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MiG-27 is now a memory: He flew it first, watched its last flight

Friday’s event at the Air Force Station in Jodhpur was marked by a final farewell flight of ‘Scorpios’ from the Number 29 squadron — the only IAF unit that operated the upgraded MiG-27s — in a five-jet arrowhead formation flanked by Sukhoi-30 MKI aircraft.

Written by Sushant Kulkarni | Pune | Updated: December 28, 2019 9:03:45 am
MiG 27, Mig 27 jet, Indian Air Force, Vijay Joshi, Russia, Russian jets, Russian fighter jet, Indian Express The MIG-27 bids farewell in Jodhpur on Friday.

“I would put it in just one word: intoxicating.” That was Wing Commander Vijay Joshi (retd) recalling his time inside a MiG-27.

In 1984, he was the first test pilot to fly the Russian-origin aircraft at the handing-over ceremony that December. On Friday, Joshi was at the IAF station in Jodhpur to mark the end of the aircraft’s journey.

The 76-year-old was among the several serving and retired officers who watched the “swing-wing” aircraft they had once flown get decommissioned from service.

“It is the end of an era… The shift from MiG-21 to MiG-27 was a huge move forward and now, it is time to move on. I felt sad seeing the MiG-27 get retired but that was the only way,” says Joshi.

MiG 27, Mig 27 jet, Indian Air Force, Vijay Joshi, Russia, Russian jets, Russian fighter jet, Indian Express Wing Commander Vijay Joshi (retd)

Commissioned in 1963 as a fighter pilot, Joshi has flown the Sukhoi-7 and Mig-21, too, among other jets. And after retirement, he flew civilian and corporate aircraft. But there’s something about the MiG-27 that continues to tug at his heart.

“The technology of swing-wing was really something,” he says, referring to the additional capability that allowed the aircraft to change the sweep of its wings according to operational requirements. But subsequent developments in aerodynamics meant that the MiG-27 was the last swing-wing aircraft in the IAF.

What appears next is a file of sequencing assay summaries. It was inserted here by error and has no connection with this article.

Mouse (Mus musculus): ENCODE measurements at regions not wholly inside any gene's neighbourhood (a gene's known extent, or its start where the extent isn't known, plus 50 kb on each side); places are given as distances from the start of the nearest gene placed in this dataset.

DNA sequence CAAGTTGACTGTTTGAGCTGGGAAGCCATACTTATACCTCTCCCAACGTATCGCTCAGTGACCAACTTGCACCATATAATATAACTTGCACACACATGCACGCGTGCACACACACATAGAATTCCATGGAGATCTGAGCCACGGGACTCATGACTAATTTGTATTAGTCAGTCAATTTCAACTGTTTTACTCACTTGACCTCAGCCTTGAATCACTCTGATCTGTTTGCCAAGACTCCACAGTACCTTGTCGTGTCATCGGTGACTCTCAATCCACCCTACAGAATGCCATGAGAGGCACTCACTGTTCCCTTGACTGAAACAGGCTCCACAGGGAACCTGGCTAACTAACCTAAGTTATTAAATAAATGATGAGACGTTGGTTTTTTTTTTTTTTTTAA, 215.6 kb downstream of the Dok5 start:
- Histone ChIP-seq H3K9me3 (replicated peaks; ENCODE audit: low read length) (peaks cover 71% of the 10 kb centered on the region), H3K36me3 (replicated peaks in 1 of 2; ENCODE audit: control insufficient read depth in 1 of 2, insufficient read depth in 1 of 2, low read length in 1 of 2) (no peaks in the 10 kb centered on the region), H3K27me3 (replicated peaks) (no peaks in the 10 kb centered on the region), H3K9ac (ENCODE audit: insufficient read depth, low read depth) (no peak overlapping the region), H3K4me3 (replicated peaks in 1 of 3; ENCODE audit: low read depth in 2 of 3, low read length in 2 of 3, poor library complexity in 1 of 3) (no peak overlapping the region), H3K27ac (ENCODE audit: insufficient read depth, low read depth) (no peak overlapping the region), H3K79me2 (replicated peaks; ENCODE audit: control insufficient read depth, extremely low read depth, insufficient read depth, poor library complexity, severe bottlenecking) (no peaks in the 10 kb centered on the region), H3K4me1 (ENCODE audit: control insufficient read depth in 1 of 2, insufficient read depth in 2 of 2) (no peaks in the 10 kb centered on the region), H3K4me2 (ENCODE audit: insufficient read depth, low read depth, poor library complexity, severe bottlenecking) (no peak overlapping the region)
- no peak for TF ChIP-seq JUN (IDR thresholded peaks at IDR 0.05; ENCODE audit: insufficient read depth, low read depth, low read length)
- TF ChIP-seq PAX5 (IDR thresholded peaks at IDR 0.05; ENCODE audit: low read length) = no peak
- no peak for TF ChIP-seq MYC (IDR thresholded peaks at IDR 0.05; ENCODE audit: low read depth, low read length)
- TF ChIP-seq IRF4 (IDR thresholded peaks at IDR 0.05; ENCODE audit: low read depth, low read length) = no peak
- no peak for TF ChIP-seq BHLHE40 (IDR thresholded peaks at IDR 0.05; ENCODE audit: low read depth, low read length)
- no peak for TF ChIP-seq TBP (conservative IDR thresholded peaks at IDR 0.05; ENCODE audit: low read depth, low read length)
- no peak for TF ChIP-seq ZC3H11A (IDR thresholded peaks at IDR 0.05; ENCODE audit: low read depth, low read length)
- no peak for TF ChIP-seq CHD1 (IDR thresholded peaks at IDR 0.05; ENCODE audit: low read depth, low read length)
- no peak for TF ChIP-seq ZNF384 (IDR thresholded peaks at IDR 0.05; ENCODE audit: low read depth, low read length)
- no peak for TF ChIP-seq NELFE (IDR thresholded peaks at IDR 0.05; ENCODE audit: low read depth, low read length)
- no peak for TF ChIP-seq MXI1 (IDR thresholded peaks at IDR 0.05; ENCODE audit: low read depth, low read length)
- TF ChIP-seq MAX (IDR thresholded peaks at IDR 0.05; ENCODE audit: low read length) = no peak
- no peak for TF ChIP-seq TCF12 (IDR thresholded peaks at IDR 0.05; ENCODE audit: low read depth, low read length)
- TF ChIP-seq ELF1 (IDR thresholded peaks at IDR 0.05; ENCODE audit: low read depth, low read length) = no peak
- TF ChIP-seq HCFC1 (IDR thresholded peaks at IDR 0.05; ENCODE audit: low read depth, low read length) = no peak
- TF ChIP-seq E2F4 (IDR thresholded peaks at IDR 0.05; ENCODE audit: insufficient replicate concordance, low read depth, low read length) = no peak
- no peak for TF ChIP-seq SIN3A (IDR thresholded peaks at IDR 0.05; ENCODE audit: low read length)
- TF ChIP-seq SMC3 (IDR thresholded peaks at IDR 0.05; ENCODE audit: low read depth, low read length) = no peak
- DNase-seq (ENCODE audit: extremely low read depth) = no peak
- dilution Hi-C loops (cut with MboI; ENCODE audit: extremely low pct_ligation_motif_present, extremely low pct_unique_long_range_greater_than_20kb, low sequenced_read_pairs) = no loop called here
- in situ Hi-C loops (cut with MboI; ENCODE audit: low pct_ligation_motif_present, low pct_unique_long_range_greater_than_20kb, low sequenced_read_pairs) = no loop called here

Among the other memories of the aircraft that Joshi treasures is a watercolour painting by Russian pilot “Major Maximenkov, who had come to Ojhar in Maharashatra’s Nashik to help prepare Indian pilots”.

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In just under two hours, says Joshi, Maximenkov painted a MiG-27 taking off — a detailed work including the hills in the background. “My interaction with the Russian pilot was very friendly as I was fluent in Russian and could follow his instructions,” says Joshi.

Speaking about his experience as a fighter pilot, Joshi says modern jet fighters are “not just some high-speed toys as some people think”. “Like any state-of-art equipment, they have to be handled with great skill. And this, I think, is what I enjoyed most as a pilot. The bond between plane and pilot is very deep and difficult to fathom unless you are in the cockpit,” he says.

Friday’s event at the Air Force Station in Jodhpur was marked by a final farewell flight of ‘Scorpios’ from the Number 29 squadron — the only IAF unit that operated the upgraded MiG-27s — in a five-jet arrowhead formation flanked by Sukhoi-30 MKI aircraft.

According to a defence spokesperson, the MiG-27 has been the mainstay of the air force’s ground attack capability since 1985, while the upgraded variant “has been the pride of the strike fleet since 2006”.

(With ENS in Jaipur)

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